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Undervalued Stocks




What are Disruptive & Undervalued Stocks?

There is no shortage of investor definitions as to what constitutes a disruptive undervalued stock. A disruptive undervalued stock is a stock that has a market price that is well below its fair value. The main idea behind investing in disruptive undervalued stocks, or value investing, is that the market occasionally misprices a stock. Additionally, disruptive stocks are shares of companies that have the potential to change or entirely displace existing companies and industries. These companies can have innovative technologies or operations that are more efficient or make the old way of doing business obsolete such as cloud computing, mobile payments, and autonomous driving to name a few. The cause of this misprice can be a number of things; however, the following are the most common:

• Lack of investors’ confidence

• Company’s fundamentals improve rapidly, but the market has not factored yet those changes

• Consensus estimate

• The technology offered is not known by the general public

A value investor expects that the market will eventually recognize the mispricing and correct it, thereby eliminating the divergence.

Value Stocks vs. Value Traps

The idea of a value stock is that it is somehow disruptive and undervalued by the market and is worth more (in value) than its price. Hence the terminology “undervalued stocks”. The approach we take is to spot these disruptive undervalued stocks before the market does, invest in them and then wait, the idea being that eventually the market will come around and see there is indeed “more value” in these value stocks, and as a result will bid the prices up. As a value investor you should sell when the price rises to the level where the stock is no longer a value and move on to find new value stocks. You must be aware however that many cheap stocks are cheap for reason and often only get cheaper. These stocks are known as “value traps”. They appear as a good bargain because of their low prices, however, they perform horribly in the market. No matter how cheap they are, those value trap stocks get cheaper by the minute. Usually, at some point, an event triggers and investors realize that these stocks were never really cheap because of their value being lower than their prices. That event may be a bad quarterly earnings announcement, an investigation into questionable accounting practices, an unexpected loss of a major customer, the recall of the flagship product or the unexpected entrance of a well-financed new competitor into the company’s primary market.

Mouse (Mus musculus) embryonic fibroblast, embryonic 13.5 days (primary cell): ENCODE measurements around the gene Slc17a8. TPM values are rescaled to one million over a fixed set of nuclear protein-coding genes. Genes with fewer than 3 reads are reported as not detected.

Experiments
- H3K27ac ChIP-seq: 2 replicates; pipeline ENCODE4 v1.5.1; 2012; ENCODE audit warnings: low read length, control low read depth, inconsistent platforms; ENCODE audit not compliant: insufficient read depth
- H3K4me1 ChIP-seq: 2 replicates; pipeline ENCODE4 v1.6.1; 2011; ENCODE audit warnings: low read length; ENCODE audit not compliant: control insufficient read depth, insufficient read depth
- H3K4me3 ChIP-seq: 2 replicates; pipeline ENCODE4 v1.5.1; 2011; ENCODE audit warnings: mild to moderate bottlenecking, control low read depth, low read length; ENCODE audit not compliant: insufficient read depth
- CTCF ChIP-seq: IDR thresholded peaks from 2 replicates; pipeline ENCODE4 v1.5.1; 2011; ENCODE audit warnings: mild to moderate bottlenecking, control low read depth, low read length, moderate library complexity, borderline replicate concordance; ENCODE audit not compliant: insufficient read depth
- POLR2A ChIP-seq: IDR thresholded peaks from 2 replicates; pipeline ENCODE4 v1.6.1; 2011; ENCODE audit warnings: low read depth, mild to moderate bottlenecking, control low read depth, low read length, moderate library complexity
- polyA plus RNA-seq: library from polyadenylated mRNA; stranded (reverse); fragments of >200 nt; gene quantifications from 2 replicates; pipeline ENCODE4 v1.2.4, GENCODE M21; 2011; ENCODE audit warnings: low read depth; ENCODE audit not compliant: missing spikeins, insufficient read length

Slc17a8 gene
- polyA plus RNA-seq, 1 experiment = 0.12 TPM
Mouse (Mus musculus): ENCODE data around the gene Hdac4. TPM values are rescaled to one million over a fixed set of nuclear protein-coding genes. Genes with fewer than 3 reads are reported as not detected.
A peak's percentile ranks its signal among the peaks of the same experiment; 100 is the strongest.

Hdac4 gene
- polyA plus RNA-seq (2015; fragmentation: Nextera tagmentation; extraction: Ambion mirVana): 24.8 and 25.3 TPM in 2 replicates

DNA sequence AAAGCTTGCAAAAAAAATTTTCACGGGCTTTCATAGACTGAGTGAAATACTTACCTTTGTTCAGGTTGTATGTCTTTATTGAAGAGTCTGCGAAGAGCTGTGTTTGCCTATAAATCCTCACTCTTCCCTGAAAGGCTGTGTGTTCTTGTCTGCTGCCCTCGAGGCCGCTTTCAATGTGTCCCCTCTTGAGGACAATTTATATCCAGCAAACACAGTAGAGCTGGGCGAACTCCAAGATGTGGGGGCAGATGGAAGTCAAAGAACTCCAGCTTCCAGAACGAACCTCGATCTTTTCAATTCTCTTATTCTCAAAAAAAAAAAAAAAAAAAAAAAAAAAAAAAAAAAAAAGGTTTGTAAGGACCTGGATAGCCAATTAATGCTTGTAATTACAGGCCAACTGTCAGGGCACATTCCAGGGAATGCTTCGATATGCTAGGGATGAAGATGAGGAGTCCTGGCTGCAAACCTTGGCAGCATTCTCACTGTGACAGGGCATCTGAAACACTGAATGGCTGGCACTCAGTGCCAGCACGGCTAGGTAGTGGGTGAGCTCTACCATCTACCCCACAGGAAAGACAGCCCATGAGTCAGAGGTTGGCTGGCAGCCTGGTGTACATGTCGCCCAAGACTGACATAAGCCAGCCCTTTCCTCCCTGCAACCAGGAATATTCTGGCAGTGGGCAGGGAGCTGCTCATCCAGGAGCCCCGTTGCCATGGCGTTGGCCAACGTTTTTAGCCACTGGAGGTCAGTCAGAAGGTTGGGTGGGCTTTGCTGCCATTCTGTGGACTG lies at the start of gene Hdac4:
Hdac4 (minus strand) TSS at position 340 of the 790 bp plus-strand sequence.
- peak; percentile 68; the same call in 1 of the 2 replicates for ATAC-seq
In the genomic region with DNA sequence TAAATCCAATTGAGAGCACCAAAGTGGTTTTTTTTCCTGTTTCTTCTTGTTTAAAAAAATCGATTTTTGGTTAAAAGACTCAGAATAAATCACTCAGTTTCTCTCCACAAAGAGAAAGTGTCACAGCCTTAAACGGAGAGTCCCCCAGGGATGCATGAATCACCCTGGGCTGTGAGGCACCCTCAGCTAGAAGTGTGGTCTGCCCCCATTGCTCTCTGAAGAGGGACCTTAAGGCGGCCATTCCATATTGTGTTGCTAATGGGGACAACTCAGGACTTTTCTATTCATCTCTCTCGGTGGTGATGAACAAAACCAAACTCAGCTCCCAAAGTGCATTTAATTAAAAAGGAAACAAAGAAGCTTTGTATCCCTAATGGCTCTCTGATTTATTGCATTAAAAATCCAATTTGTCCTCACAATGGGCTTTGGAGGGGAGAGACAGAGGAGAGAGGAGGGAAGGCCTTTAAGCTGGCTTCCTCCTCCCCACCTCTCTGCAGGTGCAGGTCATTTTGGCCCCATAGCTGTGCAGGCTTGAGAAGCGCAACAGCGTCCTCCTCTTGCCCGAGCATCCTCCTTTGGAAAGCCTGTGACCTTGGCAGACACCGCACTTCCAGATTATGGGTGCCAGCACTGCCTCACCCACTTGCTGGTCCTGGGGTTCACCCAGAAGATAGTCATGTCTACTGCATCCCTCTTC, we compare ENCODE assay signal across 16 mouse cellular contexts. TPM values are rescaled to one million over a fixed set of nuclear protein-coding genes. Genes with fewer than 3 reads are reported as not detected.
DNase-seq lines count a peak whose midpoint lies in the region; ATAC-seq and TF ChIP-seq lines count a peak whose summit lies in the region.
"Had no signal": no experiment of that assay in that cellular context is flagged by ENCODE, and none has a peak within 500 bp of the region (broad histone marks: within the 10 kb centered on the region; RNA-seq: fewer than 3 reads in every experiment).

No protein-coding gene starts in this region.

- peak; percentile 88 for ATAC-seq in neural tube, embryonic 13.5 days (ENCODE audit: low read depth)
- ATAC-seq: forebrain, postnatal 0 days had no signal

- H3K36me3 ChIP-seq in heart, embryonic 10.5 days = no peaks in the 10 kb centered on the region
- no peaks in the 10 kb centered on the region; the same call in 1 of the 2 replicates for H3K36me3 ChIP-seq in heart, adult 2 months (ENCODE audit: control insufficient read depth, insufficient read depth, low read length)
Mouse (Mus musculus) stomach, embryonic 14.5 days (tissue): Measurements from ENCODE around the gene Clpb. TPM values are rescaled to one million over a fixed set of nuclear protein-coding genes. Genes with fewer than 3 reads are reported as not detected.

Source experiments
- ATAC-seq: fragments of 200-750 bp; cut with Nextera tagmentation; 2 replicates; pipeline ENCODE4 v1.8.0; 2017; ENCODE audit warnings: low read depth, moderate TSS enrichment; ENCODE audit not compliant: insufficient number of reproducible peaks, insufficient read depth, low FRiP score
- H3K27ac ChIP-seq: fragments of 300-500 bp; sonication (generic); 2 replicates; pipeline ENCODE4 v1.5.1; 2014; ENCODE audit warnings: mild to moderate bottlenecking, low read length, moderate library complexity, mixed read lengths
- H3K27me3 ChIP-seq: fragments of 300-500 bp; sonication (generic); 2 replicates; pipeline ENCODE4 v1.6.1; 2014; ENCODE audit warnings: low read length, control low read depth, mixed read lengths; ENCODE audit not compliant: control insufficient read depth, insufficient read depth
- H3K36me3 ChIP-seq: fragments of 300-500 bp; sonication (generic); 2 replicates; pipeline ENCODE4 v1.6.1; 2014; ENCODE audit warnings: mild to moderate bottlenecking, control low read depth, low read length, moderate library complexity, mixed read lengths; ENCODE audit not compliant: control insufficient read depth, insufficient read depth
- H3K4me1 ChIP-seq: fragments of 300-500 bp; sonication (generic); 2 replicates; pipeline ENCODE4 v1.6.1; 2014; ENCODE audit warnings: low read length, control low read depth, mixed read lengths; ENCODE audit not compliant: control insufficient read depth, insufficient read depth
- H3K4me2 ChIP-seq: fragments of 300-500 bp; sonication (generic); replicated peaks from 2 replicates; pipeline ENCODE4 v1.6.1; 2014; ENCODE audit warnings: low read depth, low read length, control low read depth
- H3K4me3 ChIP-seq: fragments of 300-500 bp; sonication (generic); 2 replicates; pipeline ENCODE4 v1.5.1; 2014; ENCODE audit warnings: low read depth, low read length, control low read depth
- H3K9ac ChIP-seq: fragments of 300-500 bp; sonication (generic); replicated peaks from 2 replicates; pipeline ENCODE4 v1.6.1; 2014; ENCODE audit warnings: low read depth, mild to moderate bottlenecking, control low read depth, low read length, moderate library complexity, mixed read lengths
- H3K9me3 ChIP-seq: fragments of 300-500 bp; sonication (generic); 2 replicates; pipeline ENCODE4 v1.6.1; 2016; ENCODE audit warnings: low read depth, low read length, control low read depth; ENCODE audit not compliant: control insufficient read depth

Being able to distinguish between true value stocks and value traps is what separates successful value investors from unsuccessful ones.

The Opportunity

Disruptive undervalued stocks are typically a great purchasing opportunity because their value is much higher than their current price which increases quickly presenting investors with the ability to turn a profit. For this reason, disruptive undervalued stocks are usually considered a good investment for stock market traders.

What Happens to Disruptive Undervalued Stocks?

A most likely outcome is that the market will become aware of its undervalued stock. This will lead to more purchases from new investors which will drive the market price up. As the stock’s value increases, it will draw further attention from investors who might choose to invest for other reasons. Eventually, the market price of the stock will be equal to or greater than its fair value. Once this occurs, the investors who purchased the stock when it was undervalued may choose to sell the stock for a profit.

Another possibility for undervalued stock is a complete sale of the company to a competitor or a new business in the given industry. Acquisitions like this are purchased at a premium to the market price; however, investors will sometimes hold on to the stock in the hopes that the company’s shareholders will fight for a larger offer. If the shareholders push and win a better offer, the investors of the undervalued stock gain a larger profit than if they had accepted the original offer; however, regardless of the route the acquisition goes, a profit is gained.